6.  Occupant and Cargo Carrying Capacity

sticker for motorized RVs only.  This weight sticker is put on by the RV manufacturer (Winnebago normally places it on the inside of the driver’s door).  The OCCC figure is the maximum allowable weight of all occupants, plus weight of all food, tools, full fresh water tanks, full LP-gas tanks and personal belongings.

Mastering the Art of Towing: 8 Tips for Towing a Vehicle (“Toad”) with Your Motorhome

Towing a vehicle, often referred to as a “toad,” behind your motorhome can significantly enhance your RVing experience, providing convenience and flexibility. However, it’s crucial to approach towing with the right knowledge and preparation. In this guide, we’ll explore eight essential tips to ensure a smooth and stress-free towing experience with your motorhome.

Know Your Motorhome’s Towing Capacity:

Before hitching up a toad, familiarize yourself with your motorhome’s towing capacity. This includes considering the weight of the toad, gear, and passengers. Exceeding the recommended towing capacity can lead to safety issues and potential damage to your motorhome.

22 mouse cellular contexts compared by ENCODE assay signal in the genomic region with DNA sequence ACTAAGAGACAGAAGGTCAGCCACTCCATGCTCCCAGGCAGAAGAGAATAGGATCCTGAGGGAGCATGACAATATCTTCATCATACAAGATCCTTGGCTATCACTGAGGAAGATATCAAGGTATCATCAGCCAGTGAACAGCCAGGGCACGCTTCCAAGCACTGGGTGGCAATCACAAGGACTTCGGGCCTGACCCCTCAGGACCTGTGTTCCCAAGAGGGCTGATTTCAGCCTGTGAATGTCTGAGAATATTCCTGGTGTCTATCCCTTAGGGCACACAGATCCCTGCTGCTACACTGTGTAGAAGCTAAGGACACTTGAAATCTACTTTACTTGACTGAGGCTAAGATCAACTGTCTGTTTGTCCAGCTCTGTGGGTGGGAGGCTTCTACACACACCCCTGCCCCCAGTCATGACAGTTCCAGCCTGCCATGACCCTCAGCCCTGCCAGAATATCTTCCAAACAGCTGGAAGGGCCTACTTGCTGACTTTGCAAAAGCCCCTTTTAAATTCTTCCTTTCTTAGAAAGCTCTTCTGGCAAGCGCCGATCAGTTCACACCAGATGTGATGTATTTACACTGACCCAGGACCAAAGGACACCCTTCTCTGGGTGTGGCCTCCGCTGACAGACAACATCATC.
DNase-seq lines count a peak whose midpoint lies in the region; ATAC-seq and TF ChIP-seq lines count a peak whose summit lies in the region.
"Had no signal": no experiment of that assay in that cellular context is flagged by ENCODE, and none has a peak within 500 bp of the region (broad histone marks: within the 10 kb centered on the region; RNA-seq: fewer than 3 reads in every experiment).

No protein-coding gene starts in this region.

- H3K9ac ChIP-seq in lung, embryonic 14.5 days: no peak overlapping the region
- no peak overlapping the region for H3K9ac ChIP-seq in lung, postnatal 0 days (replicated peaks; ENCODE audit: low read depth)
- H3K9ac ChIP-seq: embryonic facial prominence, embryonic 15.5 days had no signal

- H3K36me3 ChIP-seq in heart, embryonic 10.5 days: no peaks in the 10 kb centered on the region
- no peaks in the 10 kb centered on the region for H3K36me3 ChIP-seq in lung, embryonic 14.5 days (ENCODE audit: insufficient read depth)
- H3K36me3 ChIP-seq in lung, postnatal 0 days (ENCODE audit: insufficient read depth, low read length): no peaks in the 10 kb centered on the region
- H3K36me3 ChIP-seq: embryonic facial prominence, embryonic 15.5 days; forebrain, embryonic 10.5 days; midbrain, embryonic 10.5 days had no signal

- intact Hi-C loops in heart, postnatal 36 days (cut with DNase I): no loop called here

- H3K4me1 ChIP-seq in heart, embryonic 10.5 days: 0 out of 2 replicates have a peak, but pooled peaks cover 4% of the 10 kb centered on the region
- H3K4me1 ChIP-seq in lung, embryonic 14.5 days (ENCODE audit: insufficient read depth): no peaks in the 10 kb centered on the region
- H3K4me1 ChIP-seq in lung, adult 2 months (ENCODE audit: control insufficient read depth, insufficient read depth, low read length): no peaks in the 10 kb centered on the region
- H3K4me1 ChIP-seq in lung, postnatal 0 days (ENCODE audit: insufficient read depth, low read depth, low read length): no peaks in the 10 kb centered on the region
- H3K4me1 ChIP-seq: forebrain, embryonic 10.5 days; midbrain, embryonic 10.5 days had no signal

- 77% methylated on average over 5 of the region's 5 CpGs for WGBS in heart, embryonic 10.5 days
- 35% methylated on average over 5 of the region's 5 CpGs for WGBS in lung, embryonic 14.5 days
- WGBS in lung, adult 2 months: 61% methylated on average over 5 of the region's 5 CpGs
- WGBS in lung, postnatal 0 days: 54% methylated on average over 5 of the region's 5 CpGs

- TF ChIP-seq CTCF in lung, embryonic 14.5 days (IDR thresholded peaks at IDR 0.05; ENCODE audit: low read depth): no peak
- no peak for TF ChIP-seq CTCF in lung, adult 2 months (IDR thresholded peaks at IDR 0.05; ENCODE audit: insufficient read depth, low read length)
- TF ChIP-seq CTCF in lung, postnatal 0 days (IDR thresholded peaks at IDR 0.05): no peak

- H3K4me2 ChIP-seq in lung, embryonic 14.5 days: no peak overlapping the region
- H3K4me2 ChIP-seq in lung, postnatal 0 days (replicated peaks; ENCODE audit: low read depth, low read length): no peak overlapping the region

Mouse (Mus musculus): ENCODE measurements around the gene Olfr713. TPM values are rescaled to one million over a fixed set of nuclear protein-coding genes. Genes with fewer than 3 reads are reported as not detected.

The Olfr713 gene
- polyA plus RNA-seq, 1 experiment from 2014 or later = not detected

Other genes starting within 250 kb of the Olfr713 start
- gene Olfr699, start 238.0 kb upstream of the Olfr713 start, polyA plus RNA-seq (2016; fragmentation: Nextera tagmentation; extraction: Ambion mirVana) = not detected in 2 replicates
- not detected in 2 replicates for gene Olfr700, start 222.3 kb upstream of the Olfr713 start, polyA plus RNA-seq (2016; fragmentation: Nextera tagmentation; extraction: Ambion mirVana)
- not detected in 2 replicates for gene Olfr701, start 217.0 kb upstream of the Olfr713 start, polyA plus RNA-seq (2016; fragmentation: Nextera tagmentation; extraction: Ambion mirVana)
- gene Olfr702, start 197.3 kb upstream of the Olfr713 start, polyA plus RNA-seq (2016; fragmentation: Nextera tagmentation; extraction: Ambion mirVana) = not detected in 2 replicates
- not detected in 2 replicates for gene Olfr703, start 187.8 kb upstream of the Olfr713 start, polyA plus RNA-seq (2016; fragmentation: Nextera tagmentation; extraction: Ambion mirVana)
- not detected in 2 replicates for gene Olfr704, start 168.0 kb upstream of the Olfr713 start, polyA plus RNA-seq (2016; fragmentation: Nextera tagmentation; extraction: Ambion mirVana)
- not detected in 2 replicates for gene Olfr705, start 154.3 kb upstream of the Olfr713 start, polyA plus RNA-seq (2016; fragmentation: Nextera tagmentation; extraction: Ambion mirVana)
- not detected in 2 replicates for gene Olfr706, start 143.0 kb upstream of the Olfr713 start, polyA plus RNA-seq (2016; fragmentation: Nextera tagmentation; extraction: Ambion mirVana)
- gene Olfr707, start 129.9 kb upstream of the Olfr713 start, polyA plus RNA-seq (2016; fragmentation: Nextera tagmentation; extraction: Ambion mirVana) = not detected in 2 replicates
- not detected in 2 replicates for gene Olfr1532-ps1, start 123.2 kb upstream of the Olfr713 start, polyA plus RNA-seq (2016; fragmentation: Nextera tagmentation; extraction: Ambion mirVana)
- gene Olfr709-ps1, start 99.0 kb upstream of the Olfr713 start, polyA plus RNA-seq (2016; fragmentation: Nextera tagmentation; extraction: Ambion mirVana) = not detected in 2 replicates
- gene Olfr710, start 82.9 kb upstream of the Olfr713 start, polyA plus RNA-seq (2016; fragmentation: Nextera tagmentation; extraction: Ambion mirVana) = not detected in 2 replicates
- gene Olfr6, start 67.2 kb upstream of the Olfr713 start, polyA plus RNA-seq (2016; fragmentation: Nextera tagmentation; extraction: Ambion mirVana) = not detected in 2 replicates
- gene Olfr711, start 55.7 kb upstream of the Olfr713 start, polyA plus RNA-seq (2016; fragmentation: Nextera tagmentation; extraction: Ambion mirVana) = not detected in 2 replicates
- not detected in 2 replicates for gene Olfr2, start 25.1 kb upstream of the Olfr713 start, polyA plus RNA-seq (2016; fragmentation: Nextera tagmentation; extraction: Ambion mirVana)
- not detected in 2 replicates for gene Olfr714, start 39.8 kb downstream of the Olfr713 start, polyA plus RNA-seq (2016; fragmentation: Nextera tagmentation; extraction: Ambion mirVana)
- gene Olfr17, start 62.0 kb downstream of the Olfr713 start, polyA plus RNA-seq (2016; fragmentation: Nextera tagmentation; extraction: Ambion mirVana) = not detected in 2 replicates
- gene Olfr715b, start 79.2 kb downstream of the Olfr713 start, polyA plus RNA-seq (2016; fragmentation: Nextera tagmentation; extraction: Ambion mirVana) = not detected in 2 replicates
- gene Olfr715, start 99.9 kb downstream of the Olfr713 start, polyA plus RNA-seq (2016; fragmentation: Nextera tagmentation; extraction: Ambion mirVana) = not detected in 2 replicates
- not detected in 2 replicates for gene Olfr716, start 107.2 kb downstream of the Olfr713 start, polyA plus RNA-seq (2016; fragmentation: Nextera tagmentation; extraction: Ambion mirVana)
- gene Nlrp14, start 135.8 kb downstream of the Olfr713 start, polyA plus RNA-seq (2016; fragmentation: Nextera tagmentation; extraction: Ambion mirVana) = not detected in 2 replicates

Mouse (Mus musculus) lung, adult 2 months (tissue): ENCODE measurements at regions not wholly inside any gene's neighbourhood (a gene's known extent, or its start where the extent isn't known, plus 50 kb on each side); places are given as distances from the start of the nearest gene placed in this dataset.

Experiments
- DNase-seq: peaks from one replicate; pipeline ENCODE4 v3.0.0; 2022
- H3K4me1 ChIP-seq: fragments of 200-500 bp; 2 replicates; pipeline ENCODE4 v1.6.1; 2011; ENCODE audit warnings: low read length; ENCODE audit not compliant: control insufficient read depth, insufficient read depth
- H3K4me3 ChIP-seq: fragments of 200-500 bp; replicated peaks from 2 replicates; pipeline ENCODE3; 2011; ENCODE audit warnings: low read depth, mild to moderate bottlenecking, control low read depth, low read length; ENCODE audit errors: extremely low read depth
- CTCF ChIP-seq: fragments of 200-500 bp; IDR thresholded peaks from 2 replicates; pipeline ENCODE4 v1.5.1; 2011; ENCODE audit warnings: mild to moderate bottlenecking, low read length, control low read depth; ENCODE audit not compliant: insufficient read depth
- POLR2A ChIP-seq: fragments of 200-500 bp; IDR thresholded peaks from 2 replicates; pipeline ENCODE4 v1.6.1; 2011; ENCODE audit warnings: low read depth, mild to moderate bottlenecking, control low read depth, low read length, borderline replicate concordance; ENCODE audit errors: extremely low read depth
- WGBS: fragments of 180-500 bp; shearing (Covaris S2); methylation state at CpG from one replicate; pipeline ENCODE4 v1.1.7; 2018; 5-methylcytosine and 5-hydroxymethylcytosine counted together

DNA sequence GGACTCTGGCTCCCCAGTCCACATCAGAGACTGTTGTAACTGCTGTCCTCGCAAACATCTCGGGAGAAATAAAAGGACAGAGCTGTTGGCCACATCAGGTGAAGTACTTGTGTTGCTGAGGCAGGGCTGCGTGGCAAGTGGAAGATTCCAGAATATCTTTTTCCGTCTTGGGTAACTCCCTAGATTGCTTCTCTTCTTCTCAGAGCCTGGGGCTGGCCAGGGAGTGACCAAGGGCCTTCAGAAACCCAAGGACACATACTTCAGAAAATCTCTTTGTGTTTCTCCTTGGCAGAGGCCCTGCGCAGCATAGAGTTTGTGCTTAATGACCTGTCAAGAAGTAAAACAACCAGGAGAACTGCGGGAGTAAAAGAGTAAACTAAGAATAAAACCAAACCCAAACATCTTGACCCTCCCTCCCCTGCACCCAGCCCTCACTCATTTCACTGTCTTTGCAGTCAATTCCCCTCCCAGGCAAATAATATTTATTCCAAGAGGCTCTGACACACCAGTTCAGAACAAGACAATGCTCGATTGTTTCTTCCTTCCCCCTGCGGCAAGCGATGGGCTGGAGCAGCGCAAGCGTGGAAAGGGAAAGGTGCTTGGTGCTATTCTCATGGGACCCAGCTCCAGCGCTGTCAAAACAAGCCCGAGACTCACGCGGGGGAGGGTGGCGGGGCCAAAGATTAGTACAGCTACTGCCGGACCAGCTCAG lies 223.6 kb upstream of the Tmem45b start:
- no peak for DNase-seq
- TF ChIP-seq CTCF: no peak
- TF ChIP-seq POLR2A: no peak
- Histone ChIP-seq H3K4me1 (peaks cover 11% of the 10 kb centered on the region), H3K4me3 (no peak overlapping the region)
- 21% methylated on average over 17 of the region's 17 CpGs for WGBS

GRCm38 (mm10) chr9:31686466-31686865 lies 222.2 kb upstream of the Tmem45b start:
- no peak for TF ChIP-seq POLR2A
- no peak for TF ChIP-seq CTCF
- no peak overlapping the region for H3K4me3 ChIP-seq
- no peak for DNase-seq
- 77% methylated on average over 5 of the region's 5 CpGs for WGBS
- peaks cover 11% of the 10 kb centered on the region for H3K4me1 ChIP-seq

Choose the Right Tow Bar and Braking System:

Invest in a high-quality tow bar that is compatible with both your motorhome and the toad. Additionally, consider installing a supplemental braking system for the toad. This ensures that the toad’s brakes work in conjunction with the motorhome, enhancing safety and control.

Check State Towing Regulations:

Towing regulations can vary from state to state. Research and understand the towing laws and restrictions in the areas you plan to visit. This includes speed limits, maximum towing lengths, and any additional equipment requirements.